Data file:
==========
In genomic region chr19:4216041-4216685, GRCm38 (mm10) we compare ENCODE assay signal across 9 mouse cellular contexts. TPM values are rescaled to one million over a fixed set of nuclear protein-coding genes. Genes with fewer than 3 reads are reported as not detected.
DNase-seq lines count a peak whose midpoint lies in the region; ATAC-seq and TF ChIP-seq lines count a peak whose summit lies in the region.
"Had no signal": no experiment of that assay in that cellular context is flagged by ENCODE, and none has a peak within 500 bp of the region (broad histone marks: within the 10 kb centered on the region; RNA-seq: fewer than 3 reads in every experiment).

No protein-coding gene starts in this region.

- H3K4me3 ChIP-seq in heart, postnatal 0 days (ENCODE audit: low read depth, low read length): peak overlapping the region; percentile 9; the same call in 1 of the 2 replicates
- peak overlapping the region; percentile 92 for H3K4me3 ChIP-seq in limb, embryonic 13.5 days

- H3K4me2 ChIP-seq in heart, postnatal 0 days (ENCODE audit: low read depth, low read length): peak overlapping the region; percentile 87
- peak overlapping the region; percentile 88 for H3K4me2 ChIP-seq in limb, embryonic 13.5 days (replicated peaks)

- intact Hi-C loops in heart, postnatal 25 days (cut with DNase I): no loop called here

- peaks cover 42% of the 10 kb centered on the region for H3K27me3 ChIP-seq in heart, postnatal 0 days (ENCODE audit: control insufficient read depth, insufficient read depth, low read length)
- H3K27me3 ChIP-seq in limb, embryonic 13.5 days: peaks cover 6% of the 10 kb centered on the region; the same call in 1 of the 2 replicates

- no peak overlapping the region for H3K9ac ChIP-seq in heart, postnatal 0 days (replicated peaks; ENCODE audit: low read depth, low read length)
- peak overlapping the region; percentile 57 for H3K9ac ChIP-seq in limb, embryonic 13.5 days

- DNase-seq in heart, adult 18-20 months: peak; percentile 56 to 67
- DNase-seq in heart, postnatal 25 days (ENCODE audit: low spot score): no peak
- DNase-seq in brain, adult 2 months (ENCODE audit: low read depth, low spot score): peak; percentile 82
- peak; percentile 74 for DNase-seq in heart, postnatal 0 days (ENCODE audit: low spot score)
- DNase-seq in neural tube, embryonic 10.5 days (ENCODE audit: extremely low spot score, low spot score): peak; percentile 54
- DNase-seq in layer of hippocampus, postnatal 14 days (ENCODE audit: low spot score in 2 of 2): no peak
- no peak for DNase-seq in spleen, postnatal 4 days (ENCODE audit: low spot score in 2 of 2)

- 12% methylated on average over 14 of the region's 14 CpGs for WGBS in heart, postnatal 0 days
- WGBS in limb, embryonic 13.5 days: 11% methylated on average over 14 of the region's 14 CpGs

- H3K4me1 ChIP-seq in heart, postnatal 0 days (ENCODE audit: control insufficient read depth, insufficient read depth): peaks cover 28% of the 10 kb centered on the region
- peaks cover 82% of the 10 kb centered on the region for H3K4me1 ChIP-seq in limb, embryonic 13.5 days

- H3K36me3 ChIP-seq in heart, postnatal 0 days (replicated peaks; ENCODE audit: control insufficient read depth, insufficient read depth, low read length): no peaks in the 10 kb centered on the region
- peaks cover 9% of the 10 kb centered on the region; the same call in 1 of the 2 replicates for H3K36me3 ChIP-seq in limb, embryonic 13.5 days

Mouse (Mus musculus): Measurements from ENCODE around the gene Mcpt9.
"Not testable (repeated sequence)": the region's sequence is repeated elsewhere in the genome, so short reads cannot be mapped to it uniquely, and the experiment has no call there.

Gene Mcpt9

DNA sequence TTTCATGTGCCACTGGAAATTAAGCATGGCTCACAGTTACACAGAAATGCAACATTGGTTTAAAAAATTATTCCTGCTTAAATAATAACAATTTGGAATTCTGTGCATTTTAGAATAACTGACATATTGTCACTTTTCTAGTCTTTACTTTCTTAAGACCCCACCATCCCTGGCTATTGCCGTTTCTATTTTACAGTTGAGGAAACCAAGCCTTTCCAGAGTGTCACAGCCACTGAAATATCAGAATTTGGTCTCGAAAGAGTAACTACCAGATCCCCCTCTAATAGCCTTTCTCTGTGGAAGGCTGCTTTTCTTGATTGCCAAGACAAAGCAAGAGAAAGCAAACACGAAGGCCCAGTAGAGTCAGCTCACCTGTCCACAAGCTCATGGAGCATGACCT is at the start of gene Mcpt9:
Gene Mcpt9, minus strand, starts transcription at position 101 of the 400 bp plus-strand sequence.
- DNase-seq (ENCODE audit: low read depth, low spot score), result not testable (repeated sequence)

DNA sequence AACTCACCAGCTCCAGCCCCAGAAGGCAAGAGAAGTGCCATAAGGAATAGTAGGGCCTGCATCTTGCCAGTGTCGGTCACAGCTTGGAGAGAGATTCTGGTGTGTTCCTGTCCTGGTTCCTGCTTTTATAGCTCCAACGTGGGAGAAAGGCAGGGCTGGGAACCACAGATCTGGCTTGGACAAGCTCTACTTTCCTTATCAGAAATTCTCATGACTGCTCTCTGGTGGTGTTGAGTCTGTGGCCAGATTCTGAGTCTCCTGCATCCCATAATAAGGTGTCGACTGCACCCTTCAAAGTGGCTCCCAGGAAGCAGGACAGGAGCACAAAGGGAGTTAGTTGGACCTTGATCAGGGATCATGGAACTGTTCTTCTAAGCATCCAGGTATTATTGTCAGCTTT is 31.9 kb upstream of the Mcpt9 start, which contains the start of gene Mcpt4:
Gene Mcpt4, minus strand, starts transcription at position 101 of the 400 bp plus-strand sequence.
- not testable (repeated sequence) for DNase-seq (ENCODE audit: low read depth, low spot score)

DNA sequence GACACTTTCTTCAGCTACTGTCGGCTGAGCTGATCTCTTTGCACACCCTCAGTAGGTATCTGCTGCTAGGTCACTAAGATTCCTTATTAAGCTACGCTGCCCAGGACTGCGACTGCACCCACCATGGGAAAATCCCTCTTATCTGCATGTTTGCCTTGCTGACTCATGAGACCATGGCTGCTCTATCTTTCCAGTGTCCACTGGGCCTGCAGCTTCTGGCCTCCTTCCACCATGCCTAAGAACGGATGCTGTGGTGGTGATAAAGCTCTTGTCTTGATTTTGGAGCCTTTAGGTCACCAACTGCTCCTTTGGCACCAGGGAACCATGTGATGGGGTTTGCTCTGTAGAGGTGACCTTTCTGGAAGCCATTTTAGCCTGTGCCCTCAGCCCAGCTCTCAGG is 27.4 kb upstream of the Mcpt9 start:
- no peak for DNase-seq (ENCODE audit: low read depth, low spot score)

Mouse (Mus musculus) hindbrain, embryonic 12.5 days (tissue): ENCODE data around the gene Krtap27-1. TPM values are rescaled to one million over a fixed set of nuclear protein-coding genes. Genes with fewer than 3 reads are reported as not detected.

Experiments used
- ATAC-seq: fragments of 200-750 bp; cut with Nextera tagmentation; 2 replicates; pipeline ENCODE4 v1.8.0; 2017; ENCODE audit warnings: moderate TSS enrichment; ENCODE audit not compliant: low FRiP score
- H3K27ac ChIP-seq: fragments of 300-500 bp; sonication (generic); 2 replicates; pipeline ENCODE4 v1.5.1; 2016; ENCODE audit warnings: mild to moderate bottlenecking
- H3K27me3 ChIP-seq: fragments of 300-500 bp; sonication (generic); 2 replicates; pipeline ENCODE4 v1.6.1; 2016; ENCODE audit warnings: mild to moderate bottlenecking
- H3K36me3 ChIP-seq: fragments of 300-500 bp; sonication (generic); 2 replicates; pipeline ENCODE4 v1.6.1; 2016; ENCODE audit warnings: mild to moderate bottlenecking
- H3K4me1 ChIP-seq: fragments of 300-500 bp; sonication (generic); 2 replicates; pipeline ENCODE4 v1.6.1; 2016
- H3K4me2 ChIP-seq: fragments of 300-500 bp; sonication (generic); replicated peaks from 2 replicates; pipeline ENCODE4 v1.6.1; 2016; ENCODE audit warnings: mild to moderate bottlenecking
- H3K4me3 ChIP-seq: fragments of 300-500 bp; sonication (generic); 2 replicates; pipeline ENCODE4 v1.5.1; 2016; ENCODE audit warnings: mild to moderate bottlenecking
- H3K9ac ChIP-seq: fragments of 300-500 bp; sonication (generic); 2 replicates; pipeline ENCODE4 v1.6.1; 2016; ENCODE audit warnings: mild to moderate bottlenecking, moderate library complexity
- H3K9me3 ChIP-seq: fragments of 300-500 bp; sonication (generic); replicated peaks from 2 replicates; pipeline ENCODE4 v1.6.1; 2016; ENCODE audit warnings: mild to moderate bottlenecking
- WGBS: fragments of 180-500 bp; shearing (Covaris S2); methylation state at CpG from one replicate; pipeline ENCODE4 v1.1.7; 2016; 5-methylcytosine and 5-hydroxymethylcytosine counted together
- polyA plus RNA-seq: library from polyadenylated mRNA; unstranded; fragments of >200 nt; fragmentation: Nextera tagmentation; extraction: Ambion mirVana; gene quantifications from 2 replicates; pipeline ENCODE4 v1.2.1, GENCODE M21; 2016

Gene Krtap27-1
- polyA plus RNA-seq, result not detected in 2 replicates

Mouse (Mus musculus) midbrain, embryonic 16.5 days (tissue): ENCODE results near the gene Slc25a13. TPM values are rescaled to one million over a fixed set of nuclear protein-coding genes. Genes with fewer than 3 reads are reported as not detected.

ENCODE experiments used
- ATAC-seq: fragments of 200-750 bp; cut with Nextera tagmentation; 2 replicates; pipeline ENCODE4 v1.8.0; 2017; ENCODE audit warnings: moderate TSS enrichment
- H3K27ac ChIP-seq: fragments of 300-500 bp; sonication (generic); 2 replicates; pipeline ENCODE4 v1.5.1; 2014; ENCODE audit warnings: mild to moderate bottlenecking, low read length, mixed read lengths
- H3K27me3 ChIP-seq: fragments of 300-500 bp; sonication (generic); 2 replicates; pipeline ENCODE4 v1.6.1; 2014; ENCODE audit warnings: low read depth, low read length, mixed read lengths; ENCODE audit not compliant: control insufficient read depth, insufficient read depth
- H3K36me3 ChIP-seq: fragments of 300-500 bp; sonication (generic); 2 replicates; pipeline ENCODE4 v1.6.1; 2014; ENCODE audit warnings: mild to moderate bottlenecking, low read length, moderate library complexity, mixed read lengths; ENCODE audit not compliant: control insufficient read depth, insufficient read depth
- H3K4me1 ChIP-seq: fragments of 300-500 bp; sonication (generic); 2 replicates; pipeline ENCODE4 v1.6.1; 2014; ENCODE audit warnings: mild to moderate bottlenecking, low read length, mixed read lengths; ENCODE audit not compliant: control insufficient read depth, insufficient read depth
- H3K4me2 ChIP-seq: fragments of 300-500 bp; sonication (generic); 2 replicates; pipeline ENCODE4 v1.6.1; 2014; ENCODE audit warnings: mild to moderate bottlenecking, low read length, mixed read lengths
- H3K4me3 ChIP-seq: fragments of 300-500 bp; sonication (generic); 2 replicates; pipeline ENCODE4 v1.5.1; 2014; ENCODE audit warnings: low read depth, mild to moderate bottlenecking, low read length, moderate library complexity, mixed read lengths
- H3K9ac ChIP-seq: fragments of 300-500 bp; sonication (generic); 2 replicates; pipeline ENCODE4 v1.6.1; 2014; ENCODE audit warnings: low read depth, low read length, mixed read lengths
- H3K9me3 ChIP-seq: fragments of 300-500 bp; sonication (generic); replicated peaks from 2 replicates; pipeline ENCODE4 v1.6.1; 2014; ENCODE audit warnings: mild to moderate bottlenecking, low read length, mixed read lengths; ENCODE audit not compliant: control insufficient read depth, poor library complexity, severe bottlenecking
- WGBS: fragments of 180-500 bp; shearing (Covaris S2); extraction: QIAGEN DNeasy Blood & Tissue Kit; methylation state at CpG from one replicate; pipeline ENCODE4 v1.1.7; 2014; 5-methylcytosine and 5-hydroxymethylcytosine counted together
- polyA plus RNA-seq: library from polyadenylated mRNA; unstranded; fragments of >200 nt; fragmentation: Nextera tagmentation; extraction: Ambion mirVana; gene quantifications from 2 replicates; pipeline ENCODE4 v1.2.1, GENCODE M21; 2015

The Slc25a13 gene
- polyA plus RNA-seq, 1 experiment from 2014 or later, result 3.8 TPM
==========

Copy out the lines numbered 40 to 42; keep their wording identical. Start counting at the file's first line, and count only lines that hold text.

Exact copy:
- ATAC-seq: fragments of 200-750 bp; cut with Nextera tagmentation; 2 replicates; pipeline ENCODE4 v1.8.0; 2017; ENCODE audit warnings: moderate TSS enrichment; ENCODE audit not compliant: low FRiP score
- H3K27ac ChIP-seq: fragments of 300-500 bp; sonication (generic); 2 replicates; pipeline ENCODE4 v1.5.1; 2016; ENCODE audit warnings: mild to moderate bottlenecking
- H3K27me3 ChIP-seq: fragments of 300-500 bp; sonication (generic); 2 replicates; pipeline ENCODE4 v1.6.1; 2016; ENCODE audit warnings: mild to moderate bottlenecking